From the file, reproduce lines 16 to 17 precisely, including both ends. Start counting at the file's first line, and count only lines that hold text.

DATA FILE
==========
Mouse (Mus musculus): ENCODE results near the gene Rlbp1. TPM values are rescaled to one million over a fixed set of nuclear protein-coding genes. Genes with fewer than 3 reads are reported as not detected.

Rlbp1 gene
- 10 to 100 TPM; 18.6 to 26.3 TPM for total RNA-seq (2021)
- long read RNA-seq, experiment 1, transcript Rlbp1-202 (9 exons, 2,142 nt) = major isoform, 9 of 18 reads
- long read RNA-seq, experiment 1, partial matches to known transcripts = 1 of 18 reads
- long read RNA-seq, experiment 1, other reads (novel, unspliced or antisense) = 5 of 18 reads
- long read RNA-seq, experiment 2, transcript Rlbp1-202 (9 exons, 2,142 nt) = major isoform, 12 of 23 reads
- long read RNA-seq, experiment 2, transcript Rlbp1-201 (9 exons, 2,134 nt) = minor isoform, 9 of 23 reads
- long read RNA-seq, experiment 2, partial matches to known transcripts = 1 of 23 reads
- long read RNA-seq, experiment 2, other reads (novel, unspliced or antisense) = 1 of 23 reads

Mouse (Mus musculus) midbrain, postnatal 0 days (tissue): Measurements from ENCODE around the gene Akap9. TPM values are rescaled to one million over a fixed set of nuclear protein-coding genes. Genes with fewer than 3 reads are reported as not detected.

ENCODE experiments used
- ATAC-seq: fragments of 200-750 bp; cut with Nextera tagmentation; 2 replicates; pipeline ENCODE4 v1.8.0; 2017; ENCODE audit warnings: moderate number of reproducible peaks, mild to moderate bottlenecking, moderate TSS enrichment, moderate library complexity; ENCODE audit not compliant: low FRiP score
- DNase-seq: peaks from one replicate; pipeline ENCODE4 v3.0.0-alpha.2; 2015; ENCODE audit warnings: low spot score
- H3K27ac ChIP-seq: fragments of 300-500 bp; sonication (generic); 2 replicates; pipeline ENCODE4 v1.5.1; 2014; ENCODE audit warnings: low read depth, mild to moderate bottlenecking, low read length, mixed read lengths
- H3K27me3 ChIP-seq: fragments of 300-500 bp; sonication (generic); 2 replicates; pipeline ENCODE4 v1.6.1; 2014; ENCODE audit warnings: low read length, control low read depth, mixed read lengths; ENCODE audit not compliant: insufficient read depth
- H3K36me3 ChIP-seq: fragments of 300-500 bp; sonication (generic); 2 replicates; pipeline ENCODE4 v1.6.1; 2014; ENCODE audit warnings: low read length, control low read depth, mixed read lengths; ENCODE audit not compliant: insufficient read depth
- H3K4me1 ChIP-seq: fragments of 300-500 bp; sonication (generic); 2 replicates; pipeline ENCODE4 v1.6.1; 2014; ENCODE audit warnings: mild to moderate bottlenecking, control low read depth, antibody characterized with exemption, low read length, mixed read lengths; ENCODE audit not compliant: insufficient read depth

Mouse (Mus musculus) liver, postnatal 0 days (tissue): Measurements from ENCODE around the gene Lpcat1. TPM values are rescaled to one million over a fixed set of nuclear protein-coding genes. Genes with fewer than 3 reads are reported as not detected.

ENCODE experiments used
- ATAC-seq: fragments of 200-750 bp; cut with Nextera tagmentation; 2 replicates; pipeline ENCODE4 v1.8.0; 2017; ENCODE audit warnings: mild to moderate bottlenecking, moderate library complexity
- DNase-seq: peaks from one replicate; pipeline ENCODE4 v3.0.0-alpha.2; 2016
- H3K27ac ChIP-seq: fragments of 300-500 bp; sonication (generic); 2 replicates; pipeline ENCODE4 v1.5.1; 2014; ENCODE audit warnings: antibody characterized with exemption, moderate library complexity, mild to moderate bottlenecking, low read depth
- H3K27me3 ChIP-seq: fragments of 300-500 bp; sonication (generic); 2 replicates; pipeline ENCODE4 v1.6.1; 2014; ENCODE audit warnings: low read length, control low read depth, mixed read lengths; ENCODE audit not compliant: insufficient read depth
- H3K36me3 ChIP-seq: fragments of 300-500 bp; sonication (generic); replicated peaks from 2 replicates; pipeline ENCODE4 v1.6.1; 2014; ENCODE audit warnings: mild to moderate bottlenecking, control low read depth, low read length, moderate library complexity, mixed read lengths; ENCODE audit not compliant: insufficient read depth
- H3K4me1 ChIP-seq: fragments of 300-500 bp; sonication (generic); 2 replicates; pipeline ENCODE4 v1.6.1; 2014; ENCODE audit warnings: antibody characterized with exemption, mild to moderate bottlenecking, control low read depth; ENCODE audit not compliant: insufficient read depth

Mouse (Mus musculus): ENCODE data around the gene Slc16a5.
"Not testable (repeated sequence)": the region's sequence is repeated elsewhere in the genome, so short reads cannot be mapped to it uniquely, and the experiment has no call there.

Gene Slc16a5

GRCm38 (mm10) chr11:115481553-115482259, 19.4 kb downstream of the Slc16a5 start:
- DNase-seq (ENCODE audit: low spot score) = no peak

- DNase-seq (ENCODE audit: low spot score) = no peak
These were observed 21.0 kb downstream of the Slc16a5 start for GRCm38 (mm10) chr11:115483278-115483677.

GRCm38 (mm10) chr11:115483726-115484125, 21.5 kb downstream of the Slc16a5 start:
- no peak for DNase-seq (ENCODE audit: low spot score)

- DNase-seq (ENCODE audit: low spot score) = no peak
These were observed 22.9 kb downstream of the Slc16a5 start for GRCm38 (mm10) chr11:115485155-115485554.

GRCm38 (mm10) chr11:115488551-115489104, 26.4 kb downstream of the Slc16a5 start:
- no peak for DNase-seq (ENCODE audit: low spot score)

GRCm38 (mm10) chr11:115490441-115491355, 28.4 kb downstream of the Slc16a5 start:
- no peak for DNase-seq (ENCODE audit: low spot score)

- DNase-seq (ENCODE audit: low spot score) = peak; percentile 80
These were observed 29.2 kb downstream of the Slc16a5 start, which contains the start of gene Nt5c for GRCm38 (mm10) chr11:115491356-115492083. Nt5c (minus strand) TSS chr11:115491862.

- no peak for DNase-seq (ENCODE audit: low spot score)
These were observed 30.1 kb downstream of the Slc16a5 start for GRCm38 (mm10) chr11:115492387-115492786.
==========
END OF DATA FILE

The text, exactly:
- H3K27me3 ChIP-seq: fragments of 300-500 bp; sonication (generic); 2 replicates; pipeline ENCODE4 v1.6.1; 2014; ENCODE audit warnings: low read length, control low read depth, mixed read lengths; ENCODE audit not compliant: insufficient read depth
- H3K36me3 ChIP-seq: fragments of 300-500 bp; sonication (generic); 2 replicates; pipeline ENCODE4 v1.6.1; 2014; ENCODE audit warnings: low read length, control low read depth, mixed read lengths; ENCODE audit not compliant: insufficient read depth